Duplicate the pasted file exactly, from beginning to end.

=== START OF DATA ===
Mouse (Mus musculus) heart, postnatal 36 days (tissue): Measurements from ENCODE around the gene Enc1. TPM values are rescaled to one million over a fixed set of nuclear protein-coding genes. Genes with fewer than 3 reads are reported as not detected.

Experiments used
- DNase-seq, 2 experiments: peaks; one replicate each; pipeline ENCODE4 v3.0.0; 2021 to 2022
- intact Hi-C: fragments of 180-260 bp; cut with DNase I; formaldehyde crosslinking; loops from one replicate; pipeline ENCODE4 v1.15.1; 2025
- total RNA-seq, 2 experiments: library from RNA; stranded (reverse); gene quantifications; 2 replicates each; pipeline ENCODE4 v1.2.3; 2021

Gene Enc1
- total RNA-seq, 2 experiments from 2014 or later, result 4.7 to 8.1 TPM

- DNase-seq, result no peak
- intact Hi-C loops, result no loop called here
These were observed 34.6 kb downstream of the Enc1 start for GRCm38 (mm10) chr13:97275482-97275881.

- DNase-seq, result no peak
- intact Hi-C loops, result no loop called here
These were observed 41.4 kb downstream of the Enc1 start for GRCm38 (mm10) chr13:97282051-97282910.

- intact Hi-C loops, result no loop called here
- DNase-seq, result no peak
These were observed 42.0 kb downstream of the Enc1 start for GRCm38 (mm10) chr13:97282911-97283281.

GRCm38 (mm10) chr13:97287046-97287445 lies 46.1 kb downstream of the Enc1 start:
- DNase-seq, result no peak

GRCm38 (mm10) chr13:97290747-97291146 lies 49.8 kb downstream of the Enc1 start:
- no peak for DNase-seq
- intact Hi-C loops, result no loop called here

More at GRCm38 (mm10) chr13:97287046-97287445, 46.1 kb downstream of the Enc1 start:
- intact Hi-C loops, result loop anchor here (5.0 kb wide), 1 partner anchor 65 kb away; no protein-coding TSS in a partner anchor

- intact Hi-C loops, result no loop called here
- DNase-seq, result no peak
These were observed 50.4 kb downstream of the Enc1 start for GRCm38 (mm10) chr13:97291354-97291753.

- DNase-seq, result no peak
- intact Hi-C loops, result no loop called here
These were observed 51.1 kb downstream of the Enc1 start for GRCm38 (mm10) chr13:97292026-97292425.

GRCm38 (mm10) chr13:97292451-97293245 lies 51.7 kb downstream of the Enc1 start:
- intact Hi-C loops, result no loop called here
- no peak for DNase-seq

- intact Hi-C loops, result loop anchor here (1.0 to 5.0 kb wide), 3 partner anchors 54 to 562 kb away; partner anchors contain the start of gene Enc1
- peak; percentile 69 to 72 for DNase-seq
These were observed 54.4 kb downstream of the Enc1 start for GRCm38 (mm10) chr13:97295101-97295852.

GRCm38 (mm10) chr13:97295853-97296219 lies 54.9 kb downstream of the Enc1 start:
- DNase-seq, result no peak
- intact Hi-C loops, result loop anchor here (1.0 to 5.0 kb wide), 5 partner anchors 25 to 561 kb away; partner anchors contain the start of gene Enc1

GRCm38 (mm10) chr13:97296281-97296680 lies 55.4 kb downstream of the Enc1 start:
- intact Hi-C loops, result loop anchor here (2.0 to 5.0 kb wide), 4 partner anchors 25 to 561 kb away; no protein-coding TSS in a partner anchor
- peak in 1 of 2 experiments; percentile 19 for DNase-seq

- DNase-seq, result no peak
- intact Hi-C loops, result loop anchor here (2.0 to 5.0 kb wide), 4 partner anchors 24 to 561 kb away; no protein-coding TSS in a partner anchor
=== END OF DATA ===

Mouse (Mus musculus) heart, postnatal 36 days (tissue): Measurements from ENCODE around the gene Enc1. TPM values are rescaled to one million over a fixed set of nuclear protein-coding genes. Genes with fewer than 3 reads are reported as not detected.

Experiments used
- DNase-seq, 2 experiments: peaks; one replicate each; pipeline ENCODE4 v3.0.0; 2021 to 2022
- intact Hi-C: fragments of 180-260 bp; cut with DNase I; formaldehyde crosslinking; loops from one replicate; pipeline ENCODE4 v1.15.1; 2025
- total RNA-seq, 2 experiments: library from RNA; stranded (reverse); gene quantifications; 2 replicates each; pipeline ENCODE4 v1.2.3; 2021

Gene Enc1
- total RNA-seq, 2 experiments from 2014 or later, result 4.7 to 8.1 TPM

- DNase-seq, result no peak
- intact Hi-C loops, result no loop called here
These were observed 34.6 kb downstream of the Enc1 start for GRCm38 (mm10) chr13:97275482-97275881.

- DNase-seq, result no peak
- intact Hi-C loops, result no loop called here
These were observed 41.4 kb downstream of the Enc1 start for GRCm38 (mm10) chr13:97282051-97282910.

- intact Hi-C loops, result no loop called here
- DNase-seq, result no peak
These were observed 42.0 kb downstream of the Enc1 start for GRCm38 (mm10) chr13:97282911-97283281.

GRCm38 (mm10) chr13:97287046-97287445 lies 46.1 kb downstream of the Enc1 start:
- DNase-seq, result no peak

GRCm38 (mm10) chr13:97290747-97291146 lies 49.8 kb downstream of the Enc1 start:
- no peak for DNase-seq
- intact Hi-C loops, result no loop called here

More at GRCm38 (mm10) chr13:97287046-97287445, 46.1 kb downstream of the Enc1 start:
- intact Hi-C loops, result loop anchor here (5.0 kb wide), 1 partner anchor 65 kb away; no protein-coding TSS in a partner anchor

- intact Hi-C loops, result no loop called here
- DNase-seq, result no peak
These were observed 50.4 kb downstream of the Enc1 start for GRCm38 (mm10) chr13:97291354-97291753.

- DNase-seq, result no peak
- intact Hi-C loops, result no loop called here
These were observed 51.1 kb downstream of the Enc1 start for GRCm38 (mm10) chr13:97292026-97292425.

GRCm38 (mm10) chr13:97292451-97293245 lies 51.7 kb downstream of the Enc1 start:
- intact Hi-C loops, result no loop called here
- no peak for DNase-seq

- intact Hi-C loops, result loop anchor here (1.0 to 5.0 kb wide), 3 partner anchors 54 to 562 kb away; partner anchors contain the start of gene Enc1
- peak; percentile 69 to 72 for DNase-seq
These were observed 54.4 kb downstream of the Enc1 start for GRCm38 (mm10) chr13:97295101-97295852.

GRCm38 (mm10) chr13:97295853-97296219 lies 54.9 kb downstream of the Enc1 start:
- DNase-seq, result no peak
- intact Hi-C loops, result loop anchor here (1.0 to 5.0 kb wide), 5 partner anchors 25 to 561 kb away; partner anchors contain the start of gene Enc1

GRCm38 (mm10) chr13:97296281-97296680 lies 55.4 kb downstream of the Enc1 start:
- intact Hi-C loops, result loop anchor here (2.0 to 5.0 kb wide), 4 partner anchors 25 to 561 kb away; no protein-coding TSS in a partner anchor
- peak in 1 of 2 experiments; percentile 19 for DNase-seq

- DNase-seq, result no peak
- intact Hi-C loops, result loop anchor here (2.0 to 5.0 kb wide), 4 partner anchors 24 to 561 kb away; no protein-coding TSS in a partner anchor